Why it would be madness for Chelsea to sack Sarri and bring in Lampard and Cechby Andy Dillon / 28 May 2019, 13:34Tweet
Roman Abramovich is rumoured to be on his way into Baku to watch his first competitive Chelsea match in more than a year tomorrow night.
The Europa League final between Chelsea and Arsenal in far-away Azerbaijan has done little to attract many supporters to the shore of the Caspian Sea on the fringes of Asia.
Yet it seems to have forced Chelsea’s owner into getting up off his backside to actually go and watch his team play first hand - something he has not done since before the end of last season.
Whilst in Baku, Abramovich will be watching more than one final, as it is the last game for Arsenal keeper Petr Cech, once a favourite of the Russian at Stamford Bridge.
Cech is retiring prematurely at 37, fuelling speculation that he is walking straight into a prominent role as sporting director at his old club to work for Abramovich once again.
And in conjunction with the comings and goings of Cech we are also led to believe that another of Abramovich’s old stalwarts Frank Lampard is going to be joining him as first team coach.
All of which means that Chelsea boss Maurizio Sarri could be rewarded for winning his first trophy as a manager with the sack - or an invitation to leave.
There’s lots of ifs, buts and maybes but then that is life at Chelsea. However, Abramovich should take note of the huge risk he would be taking by throwing Cech and Lampard together in what would be a seismic summer even by their standards.
What would look amazing for the fans in a first day photocall - Super Frank and legendary keeper Cech shoulder to shoulder on the Stamford Bridge pitch with blue and white scarves held aloft would provide an instant buzz.
But what sense would it make giving two rookies the keys to the safe and the dressing room at the same time?
Chelsea is a multi-national, global brand now and giving two massively inexperienced figures like Cech and Lampard control in one blinding swing of the axe would not represent sound business sense.
If Abramovich thinks that is a good idea, it’s a genuine concern how he ended up one of the world’s top ten richest blokes.
Lampard does show enormous promise as a manager. Anybody who knows him knew that a long time ago anyway.
The narrow defeat to Aston Villa in Monday’s Championship Play Off Final should have no bearing on his long term future.
Were Chelsea to have an experienced link-person to the board above him, fine. Perhaps.
If Petr Cech came in to work with Maurizio Sarri, great. The Italian does not give a hoot about the transfer market anyway and would be quite happy to let the younger man do all the donkey work signing players (or not as the case may be).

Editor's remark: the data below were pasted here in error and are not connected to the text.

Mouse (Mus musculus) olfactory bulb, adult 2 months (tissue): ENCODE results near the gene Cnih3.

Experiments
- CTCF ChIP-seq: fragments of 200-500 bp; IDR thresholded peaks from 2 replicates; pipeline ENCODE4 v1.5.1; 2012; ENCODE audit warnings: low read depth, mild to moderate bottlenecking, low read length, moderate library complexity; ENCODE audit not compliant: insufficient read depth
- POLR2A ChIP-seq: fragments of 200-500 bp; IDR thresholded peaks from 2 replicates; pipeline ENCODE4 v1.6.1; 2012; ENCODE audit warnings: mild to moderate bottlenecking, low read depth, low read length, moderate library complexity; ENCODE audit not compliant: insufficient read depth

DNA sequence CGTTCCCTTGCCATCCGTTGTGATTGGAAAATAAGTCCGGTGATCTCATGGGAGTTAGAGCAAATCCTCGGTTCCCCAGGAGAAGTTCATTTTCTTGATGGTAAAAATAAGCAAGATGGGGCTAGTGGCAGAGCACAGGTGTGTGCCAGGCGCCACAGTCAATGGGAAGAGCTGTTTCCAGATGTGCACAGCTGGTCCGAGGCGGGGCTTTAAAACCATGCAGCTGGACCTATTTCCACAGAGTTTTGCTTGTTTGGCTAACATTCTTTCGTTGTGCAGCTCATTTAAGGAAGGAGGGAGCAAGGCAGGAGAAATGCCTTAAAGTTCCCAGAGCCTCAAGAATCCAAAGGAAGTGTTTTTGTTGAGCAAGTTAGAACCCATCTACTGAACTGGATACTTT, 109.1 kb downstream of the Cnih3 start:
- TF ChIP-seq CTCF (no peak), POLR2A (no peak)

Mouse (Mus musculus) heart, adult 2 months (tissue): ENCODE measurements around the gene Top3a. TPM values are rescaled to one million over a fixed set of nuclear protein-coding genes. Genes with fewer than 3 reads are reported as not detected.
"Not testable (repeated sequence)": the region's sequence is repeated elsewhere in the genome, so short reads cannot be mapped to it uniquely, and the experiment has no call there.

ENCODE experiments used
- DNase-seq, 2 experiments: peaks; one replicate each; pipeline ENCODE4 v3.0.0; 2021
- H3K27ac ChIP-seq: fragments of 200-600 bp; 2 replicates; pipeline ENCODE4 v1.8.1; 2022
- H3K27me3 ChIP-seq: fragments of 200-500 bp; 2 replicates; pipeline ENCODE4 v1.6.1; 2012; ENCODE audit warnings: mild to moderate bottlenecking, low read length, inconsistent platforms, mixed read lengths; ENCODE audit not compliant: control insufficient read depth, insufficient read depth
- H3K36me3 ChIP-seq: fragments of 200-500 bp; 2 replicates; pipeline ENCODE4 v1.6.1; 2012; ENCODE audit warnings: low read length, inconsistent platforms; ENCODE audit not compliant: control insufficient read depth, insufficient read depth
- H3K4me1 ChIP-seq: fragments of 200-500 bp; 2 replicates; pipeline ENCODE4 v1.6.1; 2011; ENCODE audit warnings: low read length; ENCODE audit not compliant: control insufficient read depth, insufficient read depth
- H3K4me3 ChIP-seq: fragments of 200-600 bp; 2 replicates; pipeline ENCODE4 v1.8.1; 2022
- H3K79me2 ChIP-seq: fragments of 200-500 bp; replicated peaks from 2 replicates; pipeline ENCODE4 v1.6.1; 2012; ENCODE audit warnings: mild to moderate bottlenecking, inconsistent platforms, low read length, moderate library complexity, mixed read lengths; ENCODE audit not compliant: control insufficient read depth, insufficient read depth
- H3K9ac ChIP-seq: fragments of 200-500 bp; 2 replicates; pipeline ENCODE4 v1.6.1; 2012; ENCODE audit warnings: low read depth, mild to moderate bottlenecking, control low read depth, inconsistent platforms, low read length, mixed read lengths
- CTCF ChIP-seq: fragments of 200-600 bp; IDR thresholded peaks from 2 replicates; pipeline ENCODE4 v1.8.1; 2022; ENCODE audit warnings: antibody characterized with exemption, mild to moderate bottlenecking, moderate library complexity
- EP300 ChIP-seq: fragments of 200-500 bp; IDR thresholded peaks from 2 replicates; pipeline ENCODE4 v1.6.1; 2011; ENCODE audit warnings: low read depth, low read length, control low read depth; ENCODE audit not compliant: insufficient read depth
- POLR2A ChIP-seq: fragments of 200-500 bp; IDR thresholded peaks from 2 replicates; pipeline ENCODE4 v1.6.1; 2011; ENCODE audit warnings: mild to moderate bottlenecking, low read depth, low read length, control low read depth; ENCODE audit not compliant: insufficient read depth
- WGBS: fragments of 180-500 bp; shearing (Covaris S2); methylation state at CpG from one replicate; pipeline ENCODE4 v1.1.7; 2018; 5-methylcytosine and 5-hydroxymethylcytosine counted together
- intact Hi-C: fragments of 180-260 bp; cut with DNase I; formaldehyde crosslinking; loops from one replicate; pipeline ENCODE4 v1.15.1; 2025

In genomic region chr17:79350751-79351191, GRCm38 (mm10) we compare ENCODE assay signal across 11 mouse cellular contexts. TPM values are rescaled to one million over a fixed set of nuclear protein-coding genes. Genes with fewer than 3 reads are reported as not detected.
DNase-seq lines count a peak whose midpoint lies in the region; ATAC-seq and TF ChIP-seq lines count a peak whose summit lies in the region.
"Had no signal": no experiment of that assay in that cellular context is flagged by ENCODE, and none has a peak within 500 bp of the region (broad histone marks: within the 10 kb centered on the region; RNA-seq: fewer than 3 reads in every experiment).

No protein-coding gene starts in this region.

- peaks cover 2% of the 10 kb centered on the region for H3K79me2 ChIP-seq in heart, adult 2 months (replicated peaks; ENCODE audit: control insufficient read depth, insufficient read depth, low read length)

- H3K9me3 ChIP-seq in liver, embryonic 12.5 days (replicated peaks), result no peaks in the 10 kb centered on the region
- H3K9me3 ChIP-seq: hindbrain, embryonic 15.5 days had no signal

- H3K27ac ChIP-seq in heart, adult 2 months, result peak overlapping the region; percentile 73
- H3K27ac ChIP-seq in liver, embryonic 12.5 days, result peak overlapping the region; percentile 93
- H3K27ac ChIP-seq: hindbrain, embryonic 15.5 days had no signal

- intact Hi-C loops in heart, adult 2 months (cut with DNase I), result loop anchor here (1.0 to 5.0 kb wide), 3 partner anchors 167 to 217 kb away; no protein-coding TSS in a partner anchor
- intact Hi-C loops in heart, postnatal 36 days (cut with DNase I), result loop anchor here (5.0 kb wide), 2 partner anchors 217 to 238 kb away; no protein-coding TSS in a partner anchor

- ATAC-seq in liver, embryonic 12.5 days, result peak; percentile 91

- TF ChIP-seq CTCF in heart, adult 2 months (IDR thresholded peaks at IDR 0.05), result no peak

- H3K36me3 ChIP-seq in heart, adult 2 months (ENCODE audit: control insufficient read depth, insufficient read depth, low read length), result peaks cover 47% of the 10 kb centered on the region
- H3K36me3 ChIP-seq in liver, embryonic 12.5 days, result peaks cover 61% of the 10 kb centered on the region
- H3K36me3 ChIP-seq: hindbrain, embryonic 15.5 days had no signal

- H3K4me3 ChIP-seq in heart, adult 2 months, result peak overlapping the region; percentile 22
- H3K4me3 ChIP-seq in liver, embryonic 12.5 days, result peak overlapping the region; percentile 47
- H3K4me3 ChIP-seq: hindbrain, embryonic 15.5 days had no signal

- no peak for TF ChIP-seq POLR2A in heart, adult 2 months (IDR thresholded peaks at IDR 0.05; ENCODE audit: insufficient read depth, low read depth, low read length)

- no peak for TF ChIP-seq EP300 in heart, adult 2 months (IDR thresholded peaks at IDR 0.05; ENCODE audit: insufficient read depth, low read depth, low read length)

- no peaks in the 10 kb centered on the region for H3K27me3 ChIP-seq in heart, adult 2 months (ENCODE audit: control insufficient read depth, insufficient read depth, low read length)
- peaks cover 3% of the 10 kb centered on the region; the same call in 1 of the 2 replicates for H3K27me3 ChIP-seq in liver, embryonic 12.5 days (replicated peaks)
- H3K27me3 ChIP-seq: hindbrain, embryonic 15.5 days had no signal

But throwing them in together with their ‘L’ plates still hanging from the lapels of their club suits would be utter madness.
It’s the sort of thing we would expect from the old Abramovich. He wasn’t even 40 years old when he bought the club and changed the landscape of football in this country forever with his impulsive sackings.
Abramovich is 52 now and we should assume the levels of testosterone in his Russian blood are subsiding.
He gave Jose Mourinho time to either sort out the mess he got into or hang himself back in 2015, Sarri could have been sacked in February when he was losing his grip on the season - but he didn’t.
That was then, this is now. Things have changed.
There are similarities between Lampard and Sarri. The gruff former banker had not worked in the Premier League either before getting the job last summer. That goes in fledgling Lampard’s favour.
Both are dedicated to the extreme. Lampard’s work ethic remains the stuff of legend at Chelsea.
It’s a standing joke that Sarri has only taken his long-suffering wife out to London once in 11 months living in the greatest city in the world because of his obsession with work.
Why, both managers also share common interests in being sent off this season from the touchline.
But where there is a key difference is that Sarri is 60 and has worked at a high level for a lot longer than Lampard.
He also dug Chelsea out of a steaming great hole when the results and morale dipped in late winter. That is when managers earn their money, not when things are riding high.
Being head coach at Chelsea is about crisis management because one is never far away. Lampard has not had to deal with that, neither has Cech.
And there’s no bigger crisis at the moment than the impending transfer ban over rule-breaking on young, foreign players. That would land straight in Cech’s in-tray on day one.
Abramovich needs to use tomorrow night in Baku as a chance to see for himself what his next step is and not to give in to the romantic side of him which will be screaming at him to bin Sarri and take on Lampard and Cech.